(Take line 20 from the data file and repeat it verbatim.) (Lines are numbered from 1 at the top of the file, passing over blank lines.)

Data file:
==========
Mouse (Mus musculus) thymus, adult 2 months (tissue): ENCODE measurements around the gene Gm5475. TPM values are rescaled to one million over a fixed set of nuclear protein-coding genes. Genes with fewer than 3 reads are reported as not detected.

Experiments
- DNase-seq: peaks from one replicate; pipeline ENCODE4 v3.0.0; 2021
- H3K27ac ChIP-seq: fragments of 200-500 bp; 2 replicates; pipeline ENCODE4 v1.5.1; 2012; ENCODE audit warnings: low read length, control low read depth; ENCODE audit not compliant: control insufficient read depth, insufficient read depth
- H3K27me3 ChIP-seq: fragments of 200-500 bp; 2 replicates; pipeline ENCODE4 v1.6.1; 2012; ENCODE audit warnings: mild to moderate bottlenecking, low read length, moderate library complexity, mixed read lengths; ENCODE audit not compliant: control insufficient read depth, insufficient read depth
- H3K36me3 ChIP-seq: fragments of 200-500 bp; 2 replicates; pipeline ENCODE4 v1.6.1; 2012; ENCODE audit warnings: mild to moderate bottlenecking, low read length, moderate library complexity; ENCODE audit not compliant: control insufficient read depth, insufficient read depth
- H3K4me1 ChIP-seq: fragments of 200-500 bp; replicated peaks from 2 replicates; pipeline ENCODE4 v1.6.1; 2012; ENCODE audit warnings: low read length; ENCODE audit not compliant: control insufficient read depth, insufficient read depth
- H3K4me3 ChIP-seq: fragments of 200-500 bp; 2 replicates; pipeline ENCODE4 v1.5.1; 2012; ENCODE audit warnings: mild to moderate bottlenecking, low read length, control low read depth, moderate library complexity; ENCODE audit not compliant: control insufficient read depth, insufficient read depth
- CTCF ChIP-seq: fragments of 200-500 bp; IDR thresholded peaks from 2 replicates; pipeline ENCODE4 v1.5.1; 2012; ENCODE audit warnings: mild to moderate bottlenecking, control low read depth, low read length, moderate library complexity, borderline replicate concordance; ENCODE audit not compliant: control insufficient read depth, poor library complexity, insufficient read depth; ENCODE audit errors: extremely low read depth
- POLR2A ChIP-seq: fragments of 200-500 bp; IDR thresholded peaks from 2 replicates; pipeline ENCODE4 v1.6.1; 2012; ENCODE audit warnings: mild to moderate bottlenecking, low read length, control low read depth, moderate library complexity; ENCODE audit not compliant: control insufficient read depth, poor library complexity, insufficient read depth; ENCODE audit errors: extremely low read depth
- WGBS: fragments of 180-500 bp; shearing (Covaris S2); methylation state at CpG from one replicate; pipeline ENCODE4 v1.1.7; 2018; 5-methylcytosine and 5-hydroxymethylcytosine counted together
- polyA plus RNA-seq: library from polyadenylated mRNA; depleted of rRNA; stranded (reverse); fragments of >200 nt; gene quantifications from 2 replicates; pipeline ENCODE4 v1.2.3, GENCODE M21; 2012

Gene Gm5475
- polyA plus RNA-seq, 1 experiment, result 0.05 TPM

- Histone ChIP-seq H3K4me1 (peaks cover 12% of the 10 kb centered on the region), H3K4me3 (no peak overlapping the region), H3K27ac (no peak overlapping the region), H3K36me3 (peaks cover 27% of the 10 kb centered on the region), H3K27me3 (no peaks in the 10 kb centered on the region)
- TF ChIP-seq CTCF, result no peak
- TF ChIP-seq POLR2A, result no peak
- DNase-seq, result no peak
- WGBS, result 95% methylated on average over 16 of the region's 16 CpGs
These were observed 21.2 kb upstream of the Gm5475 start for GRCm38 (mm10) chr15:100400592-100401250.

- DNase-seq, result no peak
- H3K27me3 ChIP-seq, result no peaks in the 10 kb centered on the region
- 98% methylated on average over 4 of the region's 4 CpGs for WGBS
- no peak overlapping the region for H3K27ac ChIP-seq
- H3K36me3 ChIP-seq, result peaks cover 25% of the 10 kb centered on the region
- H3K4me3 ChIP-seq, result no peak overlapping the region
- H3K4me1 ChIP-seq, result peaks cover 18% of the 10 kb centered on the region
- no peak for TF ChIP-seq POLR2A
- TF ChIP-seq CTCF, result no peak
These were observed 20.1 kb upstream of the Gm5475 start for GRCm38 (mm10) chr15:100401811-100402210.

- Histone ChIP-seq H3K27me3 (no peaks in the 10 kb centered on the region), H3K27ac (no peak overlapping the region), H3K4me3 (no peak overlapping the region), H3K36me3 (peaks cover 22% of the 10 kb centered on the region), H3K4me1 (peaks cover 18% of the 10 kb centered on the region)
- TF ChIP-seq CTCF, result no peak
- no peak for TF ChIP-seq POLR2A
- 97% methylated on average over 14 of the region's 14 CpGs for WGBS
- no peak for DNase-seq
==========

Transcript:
These were observed 21.2 kb upstream of the Gm5475 start for GRCm38 (mm10) chr15:100400592-100401250.